The University of Georgia Costa Rica 2014-2015 Sustainability Report UGA Costa Rica 2014 - 2015 Sustainability Report - Page 10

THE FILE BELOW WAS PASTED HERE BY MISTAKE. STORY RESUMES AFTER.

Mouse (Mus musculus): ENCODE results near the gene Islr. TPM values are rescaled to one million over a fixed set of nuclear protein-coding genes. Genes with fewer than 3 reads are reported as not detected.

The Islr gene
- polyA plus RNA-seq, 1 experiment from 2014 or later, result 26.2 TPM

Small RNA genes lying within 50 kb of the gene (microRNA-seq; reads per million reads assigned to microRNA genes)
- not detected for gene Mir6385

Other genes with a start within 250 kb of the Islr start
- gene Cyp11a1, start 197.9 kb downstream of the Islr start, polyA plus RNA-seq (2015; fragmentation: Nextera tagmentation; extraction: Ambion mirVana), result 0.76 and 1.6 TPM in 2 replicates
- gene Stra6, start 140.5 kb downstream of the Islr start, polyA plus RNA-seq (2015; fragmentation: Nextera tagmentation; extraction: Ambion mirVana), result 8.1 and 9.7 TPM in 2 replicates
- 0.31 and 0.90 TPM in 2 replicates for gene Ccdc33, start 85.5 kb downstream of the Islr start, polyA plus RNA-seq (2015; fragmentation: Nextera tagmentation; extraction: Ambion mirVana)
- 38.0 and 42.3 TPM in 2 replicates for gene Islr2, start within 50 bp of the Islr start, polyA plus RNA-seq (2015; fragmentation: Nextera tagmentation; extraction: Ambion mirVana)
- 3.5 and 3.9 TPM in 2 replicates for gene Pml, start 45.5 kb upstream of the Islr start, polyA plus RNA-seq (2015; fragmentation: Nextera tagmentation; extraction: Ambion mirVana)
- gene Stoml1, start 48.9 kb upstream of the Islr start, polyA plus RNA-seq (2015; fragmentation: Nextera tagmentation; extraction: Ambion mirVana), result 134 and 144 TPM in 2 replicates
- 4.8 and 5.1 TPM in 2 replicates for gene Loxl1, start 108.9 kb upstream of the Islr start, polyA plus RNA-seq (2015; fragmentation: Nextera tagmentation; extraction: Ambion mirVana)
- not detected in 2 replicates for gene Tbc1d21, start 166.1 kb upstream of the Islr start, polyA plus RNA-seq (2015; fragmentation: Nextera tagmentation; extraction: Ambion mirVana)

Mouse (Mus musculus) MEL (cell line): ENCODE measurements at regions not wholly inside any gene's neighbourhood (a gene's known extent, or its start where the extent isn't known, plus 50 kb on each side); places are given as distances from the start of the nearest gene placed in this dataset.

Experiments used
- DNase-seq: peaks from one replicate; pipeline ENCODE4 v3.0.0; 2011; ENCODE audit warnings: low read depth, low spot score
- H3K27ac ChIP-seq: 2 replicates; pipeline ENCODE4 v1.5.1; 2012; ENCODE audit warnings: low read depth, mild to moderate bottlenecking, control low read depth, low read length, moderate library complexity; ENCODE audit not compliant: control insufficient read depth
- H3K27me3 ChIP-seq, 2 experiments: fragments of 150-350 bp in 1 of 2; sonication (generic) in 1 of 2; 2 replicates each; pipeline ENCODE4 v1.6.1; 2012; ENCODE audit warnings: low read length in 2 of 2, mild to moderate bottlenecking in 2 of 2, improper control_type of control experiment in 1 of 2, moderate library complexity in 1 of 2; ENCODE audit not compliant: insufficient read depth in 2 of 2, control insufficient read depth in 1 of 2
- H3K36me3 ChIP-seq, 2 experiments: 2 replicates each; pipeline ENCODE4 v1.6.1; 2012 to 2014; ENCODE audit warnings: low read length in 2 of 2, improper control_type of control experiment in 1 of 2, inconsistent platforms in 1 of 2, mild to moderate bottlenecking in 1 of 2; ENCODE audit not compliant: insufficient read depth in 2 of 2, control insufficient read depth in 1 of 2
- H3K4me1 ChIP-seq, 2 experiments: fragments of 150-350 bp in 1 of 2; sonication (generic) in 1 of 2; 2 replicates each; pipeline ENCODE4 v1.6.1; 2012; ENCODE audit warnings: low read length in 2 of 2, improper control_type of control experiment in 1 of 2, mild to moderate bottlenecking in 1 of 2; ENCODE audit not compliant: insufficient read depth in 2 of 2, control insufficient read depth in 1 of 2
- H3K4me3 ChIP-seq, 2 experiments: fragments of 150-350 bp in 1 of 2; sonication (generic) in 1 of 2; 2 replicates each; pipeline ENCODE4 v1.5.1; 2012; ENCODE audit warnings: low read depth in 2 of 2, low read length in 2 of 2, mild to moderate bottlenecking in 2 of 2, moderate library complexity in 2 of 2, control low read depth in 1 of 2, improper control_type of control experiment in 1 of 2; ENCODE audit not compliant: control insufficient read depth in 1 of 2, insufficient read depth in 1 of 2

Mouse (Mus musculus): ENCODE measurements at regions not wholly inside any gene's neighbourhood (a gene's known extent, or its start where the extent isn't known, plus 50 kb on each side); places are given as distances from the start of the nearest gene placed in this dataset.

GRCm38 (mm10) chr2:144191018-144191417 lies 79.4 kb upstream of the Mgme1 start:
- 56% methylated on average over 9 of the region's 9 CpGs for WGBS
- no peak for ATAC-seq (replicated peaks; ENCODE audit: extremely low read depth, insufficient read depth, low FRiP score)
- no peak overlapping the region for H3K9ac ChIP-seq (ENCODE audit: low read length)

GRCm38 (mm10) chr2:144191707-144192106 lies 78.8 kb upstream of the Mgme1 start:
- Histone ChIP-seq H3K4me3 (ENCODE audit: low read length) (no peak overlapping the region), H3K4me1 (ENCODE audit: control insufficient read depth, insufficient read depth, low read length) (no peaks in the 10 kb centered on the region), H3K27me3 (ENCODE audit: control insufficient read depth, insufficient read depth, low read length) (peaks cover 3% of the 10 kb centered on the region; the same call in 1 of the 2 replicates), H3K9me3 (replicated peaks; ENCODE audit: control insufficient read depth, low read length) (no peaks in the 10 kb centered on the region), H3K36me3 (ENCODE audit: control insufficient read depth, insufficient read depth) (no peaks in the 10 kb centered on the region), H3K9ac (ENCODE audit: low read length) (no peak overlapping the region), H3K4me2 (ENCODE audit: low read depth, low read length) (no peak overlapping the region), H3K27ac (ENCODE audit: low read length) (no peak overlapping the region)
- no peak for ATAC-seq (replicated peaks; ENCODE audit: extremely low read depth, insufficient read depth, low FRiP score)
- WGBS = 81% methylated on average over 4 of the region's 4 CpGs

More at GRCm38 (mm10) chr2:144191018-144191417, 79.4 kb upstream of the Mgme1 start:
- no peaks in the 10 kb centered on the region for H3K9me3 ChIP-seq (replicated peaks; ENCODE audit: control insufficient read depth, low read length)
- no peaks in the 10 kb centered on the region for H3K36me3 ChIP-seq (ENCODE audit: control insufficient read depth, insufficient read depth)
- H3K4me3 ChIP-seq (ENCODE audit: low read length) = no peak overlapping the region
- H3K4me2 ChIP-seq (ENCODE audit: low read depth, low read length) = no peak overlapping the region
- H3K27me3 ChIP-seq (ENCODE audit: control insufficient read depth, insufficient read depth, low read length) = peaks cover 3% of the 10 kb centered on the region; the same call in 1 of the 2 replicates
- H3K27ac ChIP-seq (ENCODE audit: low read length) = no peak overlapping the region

Introduction 60% 60 percent of the UGA Costa Rica campus is protected forest land. Costa Rica is a story of a remarkable turnaround in the attitude it has taken towards its relationship with the natural environment. According to The Happy Planet Index (HPI), Costa Rica is ranked number 1 out of 151 countries worldwide as the country with the highest environmental efficiency in supporting the well-being of its inhabitants. The HPI is calculated by aggregating perceived quality of life, life expectancy, and environmental footprint. However, this relatively small country has not always been regarded so highly. Prior to 1940, 75% of the country was forested. By the late 1990’s, logging and agricultural expansion reduced forested areas to less than 29% as Costa Rica experienced one of the world’s highest rates of deforestation. Today, however, 10 University of Georgia Costa Rica the picture is significantly different. Located on the Central American isthmus, Costa Rica connects North and South America and borders both the Pacific Ocean and Caribbean Sea. Due to its unique geographical location, Costa Rica contains impressive social and biological diversity relative to its size of just 51,000 km². Ranging from coastal plains to rugged mountains and volcanoes, Costa Rica possesses around a fifth of the world’s biodiversity, including 1,239 species of butterflies, 232 species of mammals, 838 species of birds, 160 species of amphibians, 218 species of reptiles, and 1,013 species of salt and freshwater fish. With great biodiversity comes great responsibility. The country is noted for its national park 25% of the total land in Costa Rica has been designated as a national park or is privately owned as a preserve. system, administered by SINAC (Sistema Nacional de Areas de Conservacion, or National System of Conservation Areas), which oversees the 26 national parks and over 160 protected areas in Costa Rica. Approximately 25% of the total land in Costa Rica has been designated as a national park or is privately owned as a reserve, revealing the commitment Costa Rica has